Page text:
The Amazon Rainforest: Earth's Crown Jewel
The Amazon rainforest is nestled in the heart of Brazil, covering 4% of Earth's surface. While that might not seem like much, the billions of acres of lush rainforest hold one-third of all known terrestrial species, among them many plants and animals that have provided science with new medicines and chemicals. Humans pose a significant threat to this stronghold of biodiversity. If the Amazon rainforest disappears, humanity might follow.
A Whole New World
Unlike most of Earth's biomes, rainforests are home to myriad plant and animal life, with hundreds of species coexisting within a square mile. Much like our oceans, rainforests also have stratified "zones" of habitation that boast different food sources, light levels and networks of accessibility.
For those at the top, it's a long way down, but the 200-some feet of interwoven branches between the unimpeded sunshine and the forest floor are home to innumerable natural wonders. The rainforest is teeming with life, from the tiniest insects to the largest predators.
Although 60% of the Amazon rainforest is located in Brazil, the 1.2-million-square-mile natural wonder has roots in a total of nine countries. Brazil, Peru, Colombia, Venezuela, Ecuador, Bolivia, Guyana, Suriname and French Guiana all contain parts of the Amazon rainforest.
Within the natural and political boundaries of the Amazon, some 20 million people are considered to be indigenous to the Amazon Basin. While some of those people live in the forests and along the river, two-thirds of all Amazon natives inhabit the surrounding highlands in Peru.
Diversity of Human Life
The Amazon Basin's indigenous populations are divided into over 400 tribes, each with its own culture and language. Some tribes have made contact with the "outside" world and make use of modern medicine and technology, while others remain uncontacted — as they have been for at least 500 years.
Most of the tribes have communities of farmers and hunters, thriving on a diet of corn, beans, fruit and animals hunted from their surroundings. Some groups are nomadic and live deep in the forest, traveling from place to place.
Among the indigenous groups that hunt, a popular tool of the trade is curare, a poison made from various rainforest plants. Hunters create this potent muscle relaxant by using extracts from plants, especially members of the Chondrodendron and Strychnos families.
The poison is applied to blow darts, spears or other implements. When the tainted weapon strikes its prey, the toxin paralyzes it, making for an easy catch, especially when fishing. Muscle relaxants in modern medicine, as forms of anesthesia, are derived from the use of curare and date back to the early 1900s.
As one might imagine, a rainforest that covers over 1 million square miles is home to beautiful and bizarre examples of nature, from plants that produce mighty poisons to flowers that smell of rotting flesh. The Amazon rainforest is home to some of the best examples of megaflora.
Straddling the boundary between plants and animals, the Amazon hosts some unusual varieties of fungi, including one that turns ants into zombies. And in the river for which the rainforest is named, the Amazon's murky waters conceal some of the strangest sights yet.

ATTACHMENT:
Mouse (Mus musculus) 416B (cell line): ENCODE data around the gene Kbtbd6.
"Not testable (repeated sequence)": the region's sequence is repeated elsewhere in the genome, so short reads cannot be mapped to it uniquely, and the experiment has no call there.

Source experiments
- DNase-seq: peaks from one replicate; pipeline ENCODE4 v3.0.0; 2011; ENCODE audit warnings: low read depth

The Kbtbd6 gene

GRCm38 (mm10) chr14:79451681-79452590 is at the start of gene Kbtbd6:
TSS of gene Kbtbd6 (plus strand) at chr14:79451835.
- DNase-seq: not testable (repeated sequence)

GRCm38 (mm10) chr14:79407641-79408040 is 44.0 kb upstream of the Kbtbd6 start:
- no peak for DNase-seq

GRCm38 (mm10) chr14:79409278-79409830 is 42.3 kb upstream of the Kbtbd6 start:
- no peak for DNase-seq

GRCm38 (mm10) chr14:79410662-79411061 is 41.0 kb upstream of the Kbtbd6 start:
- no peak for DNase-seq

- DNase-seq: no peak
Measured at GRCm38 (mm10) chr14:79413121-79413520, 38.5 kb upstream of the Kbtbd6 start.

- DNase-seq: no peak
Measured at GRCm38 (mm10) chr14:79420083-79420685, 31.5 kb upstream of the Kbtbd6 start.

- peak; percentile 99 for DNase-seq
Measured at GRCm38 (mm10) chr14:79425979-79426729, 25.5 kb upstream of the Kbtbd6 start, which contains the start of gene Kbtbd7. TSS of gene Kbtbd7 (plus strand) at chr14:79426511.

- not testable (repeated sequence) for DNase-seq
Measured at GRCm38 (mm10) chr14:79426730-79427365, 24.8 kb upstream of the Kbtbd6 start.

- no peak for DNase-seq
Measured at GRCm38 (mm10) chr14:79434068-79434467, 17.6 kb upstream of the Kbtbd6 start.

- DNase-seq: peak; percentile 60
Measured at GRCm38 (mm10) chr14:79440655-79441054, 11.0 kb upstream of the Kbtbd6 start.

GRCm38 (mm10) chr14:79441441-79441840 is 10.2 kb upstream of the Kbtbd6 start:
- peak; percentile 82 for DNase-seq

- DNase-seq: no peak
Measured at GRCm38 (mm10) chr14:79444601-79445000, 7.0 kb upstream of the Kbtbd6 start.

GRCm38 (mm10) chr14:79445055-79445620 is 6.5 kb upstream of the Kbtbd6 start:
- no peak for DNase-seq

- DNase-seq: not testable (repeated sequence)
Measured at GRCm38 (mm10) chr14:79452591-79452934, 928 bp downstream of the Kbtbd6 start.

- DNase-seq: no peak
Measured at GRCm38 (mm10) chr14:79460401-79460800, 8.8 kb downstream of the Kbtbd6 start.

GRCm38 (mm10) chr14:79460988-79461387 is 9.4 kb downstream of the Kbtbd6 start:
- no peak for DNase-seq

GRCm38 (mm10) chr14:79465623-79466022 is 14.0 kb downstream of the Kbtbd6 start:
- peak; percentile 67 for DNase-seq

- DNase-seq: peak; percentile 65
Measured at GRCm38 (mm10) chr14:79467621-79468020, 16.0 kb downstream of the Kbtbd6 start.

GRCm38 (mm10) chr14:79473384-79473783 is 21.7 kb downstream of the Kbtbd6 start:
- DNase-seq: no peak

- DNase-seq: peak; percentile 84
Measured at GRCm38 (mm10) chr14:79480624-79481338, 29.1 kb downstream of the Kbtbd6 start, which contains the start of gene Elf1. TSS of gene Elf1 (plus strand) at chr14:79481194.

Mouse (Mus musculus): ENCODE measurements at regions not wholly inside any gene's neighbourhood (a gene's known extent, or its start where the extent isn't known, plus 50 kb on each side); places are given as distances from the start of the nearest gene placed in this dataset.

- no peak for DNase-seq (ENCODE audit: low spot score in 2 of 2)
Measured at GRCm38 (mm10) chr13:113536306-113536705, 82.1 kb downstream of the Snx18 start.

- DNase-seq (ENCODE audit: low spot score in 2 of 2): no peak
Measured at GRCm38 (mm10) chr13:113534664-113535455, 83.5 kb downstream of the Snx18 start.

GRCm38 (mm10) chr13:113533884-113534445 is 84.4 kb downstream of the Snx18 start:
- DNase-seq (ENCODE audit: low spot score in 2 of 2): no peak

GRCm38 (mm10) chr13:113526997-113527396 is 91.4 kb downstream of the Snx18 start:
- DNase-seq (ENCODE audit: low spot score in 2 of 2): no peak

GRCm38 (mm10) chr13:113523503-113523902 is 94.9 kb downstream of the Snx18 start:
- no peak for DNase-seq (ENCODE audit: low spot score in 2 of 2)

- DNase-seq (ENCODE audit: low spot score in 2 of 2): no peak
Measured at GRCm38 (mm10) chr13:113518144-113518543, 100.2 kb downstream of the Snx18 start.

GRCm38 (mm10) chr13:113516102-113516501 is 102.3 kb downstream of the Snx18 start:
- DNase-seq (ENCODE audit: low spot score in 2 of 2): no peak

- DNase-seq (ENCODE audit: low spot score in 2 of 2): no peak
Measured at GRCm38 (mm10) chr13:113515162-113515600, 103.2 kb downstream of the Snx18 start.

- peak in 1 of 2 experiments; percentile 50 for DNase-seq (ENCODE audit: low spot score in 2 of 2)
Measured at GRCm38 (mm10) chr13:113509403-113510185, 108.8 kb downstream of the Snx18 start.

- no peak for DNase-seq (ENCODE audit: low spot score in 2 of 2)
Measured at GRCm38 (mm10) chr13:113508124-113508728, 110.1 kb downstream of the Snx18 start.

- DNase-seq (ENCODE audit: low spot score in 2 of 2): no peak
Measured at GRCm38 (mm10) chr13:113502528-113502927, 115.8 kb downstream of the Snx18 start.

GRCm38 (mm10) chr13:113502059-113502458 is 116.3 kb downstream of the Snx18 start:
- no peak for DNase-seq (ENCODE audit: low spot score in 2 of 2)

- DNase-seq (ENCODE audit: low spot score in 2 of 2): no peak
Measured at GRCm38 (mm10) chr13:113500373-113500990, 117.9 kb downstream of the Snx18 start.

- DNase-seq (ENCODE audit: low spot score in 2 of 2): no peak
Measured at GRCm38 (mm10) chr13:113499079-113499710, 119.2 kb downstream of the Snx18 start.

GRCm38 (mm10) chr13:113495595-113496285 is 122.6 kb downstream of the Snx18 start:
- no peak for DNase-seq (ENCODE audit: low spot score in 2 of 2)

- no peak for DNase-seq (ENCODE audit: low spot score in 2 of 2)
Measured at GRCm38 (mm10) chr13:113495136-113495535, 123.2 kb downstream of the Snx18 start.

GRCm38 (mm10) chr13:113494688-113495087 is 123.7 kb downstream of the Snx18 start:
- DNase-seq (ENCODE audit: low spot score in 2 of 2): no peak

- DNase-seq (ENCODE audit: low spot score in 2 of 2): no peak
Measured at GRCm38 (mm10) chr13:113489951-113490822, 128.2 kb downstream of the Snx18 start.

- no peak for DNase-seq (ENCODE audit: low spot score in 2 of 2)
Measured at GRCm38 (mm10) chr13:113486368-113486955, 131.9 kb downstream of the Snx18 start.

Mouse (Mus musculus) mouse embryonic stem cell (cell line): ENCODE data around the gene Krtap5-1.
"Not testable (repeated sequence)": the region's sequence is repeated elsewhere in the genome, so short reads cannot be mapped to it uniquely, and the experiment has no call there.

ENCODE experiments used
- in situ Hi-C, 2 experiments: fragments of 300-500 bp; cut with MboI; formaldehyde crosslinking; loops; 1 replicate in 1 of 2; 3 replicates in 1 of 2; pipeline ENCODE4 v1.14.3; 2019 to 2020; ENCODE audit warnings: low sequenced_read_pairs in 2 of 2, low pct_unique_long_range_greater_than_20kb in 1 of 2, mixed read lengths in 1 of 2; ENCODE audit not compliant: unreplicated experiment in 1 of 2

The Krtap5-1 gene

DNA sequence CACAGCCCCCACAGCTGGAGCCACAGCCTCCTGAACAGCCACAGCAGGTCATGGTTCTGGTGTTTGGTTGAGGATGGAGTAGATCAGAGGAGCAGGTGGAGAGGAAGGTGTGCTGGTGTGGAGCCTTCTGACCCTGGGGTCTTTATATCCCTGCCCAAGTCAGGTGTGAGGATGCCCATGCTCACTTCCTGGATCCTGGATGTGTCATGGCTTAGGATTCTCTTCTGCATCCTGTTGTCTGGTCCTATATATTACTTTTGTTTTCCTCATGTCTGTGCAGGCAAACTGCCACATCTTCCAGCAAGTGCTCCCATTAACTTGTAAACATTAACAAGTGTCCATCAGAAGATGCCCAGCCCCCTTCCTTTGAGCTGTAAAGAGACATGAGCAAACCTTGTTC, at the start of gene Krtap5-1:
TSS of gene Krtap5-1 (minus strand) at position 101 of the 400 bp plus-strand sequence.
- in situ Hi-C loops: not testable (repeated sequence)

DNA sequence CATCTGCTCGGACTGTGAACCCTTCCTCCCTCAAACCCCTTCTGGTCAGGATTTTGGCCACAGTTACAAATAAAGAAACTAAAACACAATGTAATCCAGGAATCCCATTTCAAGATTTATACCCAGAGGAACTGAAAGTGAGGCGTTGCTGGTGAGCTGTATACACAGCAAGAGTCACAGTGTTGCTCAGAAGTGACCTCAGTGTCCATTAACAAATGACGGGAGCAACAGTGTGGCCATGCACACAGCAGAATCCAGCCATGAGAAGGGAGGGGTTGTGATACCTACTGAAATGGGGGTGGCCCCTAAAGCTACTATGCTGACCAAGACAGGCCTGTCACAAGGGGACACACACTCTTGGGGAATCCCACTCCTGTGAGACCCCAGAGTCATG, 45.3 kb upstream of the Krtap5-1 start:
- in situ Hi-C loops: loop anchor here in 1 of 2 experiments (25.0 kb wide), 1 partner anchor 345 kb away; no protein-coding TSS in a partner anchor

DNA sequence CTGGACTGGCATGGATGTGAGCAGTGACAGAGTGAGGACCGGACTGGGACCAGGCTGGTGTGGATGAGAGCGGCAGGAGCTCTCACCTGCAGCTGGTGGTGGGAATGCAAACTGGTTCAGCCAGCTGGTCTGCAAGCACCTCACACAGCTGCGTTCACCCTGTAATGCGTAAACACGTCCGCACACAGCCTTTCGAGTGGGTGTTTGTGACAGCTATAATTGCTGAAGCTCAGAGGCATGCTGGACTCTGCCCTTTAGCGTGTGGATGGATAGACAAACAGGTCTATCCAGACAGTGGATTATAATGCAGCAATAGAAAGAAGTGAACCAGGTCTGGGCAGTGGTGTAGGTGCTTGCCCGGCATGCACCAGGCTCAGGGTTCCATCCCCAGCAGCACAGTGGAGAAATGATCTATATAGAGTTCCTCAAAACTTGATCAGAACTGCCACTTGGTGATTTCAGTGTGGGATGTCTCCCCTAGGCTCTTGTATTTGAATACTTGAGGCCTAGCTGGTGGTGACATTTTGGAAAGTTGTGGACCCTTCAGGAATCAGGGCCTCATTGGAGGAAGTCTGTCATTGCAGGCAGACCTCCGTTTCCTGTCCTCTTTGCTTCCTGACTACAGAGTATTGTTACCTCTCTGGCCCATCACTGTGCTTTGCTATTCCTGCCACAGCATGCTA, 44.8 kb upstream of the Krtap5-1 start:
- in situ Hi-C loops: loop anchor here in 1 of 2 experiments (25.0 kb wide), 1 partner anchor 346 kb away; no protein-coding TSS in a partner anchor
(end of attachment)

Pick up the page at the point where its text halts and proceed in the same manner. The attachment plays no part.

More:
A Giant Among Giants
The tallest trees in the Amazon rainforest, the Sumaumeira, tower above the canopy and dwarf the behemoths below. These palm-like trees belong to the Kapok family and can reach heights upwards of 200 feet. Their trunks are impressive, reaching roughly 10 feet in diameter.
While they don't scrape the skies like giant sequoias, giant kapoks aren't far off. Down at the forest floor, these trees ground themselves using buttress roots, which are easily visible above ground as a system of winding tethers or taut sails, anchoring them to the earth.
Mother Nature's Rafts
Who hasn't dreamed of sitting on a lilypad and lazing away the day? While the idea of people-sized aquatic flora seems far-fetched, the Amazon is a treasure trove of incredible natural beauty. Victoria Amazonica water lilies look like something straight out of a fairy tale, with pads spanning 10 feet and stems reaching 20 feet into the water’s depths.
Size isn't all these unfathomable leaves have to offer. These giant water lily pads can support the weight of an adult human, and their white and pink flowers are a sight to behold.
Get Up and Go
If the buttress roots of the giant kapok tree sounded wild, imagine a tree whose roots allowed it to "walk" toward more suitable growing areas. Walking palms or "stilt palms" are believed to do just that.
Their unique system of overland roots supports the bodies of these lowland-dwelling trees, but over time, the roots may change and move. The trees can sprout new roots in the direction of sunlight and better nutrients, or out of the way of fallen trees, gradually moving themselves across the forest floor over time.
On the fringes of the rainforest lives a plant that's a little bashful: Mimosa pudica. It has many names, including "sensitive plant," "shy plant" and "shameplant." Most plants respond to stimuli such as sun and gravity, but this plant reacts to touch in one of the most fascinating displays of thigmotropism.
Unlike the slow-growing tendrils of grapevines that curl around nearby objects, mimosa plants' leaves fold themselves shut when touched or blown on. The leaves naturally open and close with day/night cycles as a means of conserving water.
The Smell of the Outdoors
One of the most well-known plants in the Amazon is the rafflesia. Not to be confused with the equally stomach-churning corpse plant, the rafflesia is a brilliant crimson flower that smells like rotting flesh. If that doesn't qualify this plant as a winner, consider this: It's also a massive parasite.